Benjamin Franklin said, at the founding, that we have “[a] Republic”—“if [we] can keep it.” The events of January 6 exposed the fragility of those democratic institutions and traditions that we had perhaps come to take for granted. In response, the President of the United States and Congress have each made the judgment that access to this subset of presidential communication records is necessary to address a matter of great constitutional moment for the Republic. Former President Trump has given this court no legal reason to cast aside President Biden’s assessment of the executive branch interests at stake, or to create a separation of powers conflict that the Political Branches have avoided.
The court’s opinion is so tightly reasoned that it is hard to imagine even this Supreme Court riding to Trump’s rescue. (Indeed, it did not do so in Mazars.) The appeals court performed three essential functions in rendering its decision.
First, it demolished the “big lie” of a stolen election and restated the seriousness of the violent insurrection that disgruntled Republicans launched. Every member of Congress should read the opinion and prepare to explain how, if at all, the court’s recitation of facts goes astray. Lacking any facts to refute the court, Republicans’ refusal to accept the 2020 electoral votes and their dismissal of the insurrection should be seen for what they are: Partisan bad faith in violation of their oaths.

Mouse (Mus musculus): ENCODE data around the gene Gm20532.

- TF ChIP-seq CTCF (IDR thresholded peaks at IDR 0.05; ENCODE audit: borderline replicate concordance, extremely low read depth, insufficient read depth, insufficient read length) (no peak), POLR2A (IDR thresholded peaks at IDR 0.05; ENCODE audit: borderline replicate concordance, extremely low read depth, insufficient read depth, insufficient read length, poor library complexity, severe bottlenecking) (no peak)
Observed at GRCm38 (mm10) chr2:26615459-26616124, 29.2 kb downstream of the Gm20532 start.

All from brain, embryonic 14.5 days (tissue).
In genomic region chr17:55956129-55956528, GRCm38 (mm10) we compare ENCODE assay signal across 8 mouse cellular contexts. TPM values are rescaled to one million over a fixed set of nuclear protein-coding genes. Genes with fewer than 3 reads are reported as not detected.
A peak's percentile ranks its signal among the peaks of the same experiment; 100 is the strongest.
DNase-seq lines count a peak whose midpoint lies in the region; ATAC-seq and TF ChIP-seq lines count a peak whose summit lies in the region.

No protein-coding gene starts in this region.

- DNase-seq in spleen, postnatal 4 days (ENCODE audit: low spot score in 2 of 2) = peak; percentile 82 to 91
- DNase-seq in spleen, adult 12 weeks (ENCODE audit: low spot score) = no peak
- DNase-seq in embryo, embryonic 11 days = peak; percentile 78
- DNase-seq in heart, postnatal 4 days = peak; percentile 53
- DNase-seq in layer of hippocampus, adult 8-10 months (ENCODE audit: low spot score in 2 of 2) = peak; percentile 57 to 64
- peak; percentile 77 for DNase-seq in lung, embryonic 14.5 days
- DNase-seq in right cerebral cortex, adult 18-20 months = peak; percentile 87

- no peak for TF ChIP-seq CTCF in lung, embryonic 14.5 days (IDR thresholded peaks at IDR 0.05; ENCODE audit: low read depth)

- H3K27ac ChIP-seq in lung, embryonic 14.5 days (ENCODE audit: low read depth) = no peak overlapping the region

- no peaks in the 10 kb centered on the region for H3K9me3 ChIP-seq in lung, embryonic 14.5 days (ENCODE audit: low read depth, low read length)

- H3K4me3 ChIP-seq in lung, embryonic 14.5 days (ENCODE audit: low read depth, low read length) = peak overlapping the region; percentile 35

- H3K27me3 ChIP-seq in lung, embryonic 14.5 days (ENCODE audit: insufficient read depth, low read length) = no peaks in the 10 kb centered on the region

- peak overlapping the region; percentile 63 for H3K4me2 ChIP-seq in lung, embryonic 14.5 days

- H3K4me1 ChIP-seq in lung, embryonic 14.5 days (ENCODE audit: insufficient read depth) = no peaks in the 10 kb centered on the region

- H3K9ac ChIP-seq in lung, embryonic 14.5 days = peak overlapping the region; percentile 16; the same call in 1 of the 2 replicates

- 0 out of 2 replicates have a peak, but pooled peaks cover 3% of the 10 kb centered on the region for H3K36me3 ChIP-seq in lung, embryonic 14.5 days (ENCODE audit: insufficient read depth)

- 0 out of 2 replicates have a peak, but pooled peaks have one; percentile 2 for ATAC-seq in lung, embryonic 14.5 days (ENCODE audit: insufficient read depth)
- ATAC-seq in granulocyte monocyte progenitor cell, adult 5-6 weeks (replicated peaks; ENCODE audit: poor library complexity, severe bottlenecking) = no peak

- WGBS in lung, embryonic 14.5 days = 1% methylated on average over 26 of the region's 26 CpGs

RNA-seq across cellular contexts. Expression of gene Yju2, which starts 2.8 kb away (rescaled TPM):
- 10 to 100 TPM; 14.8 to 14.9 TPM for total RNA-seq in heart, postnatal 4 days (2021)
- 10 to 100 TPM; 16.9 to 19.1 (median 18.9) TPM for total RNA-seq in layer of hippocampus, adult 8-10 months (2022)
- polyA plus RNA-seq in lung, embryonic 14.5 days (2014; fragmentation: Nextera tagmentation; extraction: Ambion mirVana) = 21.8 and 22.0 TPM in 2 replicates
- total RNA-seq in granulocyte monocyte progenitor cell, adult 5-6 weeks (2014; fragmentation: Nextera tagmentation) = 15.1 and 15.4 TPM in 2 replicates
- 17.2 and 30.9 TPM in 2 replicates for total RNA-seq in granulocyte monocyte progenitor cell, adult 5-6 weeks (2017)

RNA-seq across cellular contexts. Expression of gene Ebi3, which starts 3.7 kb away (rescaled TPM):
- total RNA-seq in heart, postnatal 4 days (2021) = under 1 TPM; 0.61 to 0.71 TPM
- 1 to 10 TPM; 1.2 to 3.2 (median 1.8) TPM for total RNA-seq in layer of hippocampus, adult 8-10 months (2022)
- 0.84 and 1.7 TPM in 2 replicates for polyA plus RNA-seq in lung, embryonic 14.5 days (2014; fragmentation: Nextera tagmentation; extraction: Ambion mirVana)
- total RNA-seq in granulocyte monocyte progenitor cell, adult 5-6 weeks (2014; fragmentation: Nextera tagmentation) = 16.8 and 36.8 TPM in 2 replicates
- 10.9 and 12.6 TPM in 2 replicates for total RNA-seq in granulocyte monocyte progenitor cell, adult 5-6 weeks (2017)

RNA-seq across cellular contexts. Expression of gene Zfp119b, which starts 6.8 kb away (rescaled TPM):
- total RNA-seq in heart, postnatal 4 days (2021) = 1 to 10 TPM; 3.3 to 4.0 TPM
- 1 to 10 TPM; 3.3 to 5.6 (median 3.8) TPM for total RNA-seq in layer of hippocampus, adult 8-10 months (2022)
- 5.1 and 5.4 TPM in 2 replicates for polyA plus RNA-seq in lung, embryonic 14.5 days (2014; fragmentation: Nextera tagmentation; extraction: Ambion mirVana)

Second, it obliterated the basis for the assertion of executive privilege from Trump cronies Stephen K. Bannon and Mark Meadows. They are looking at conviction for contempt of Congress, as will other witnesses attempting to cover for Trump. (Rep. Liz Cheney of Wyoming, one of two Republicans on the House select committee, explained in a series of tweets that these stunts have not slowed the committee, which “has already met with nearly 300 witnesses … [and is] conducting multiple depositions and interviews every week.”)
Third, in so thoroughly shredding Trump’s bogus legal arguments, the court made clear that Trump’s entire legal strategy is to stall and run out the clock. The facts and the law are not on his side, and the court has refused to help him delay the process by reviewing every document. In this case, the wheels of justice turn swiftly.
For its clear-eyed opinion and reaffirmation of the rule of law, we can say to the D.C. panel, well done.
washingtonpost.com © 1996-2021 The Washington Post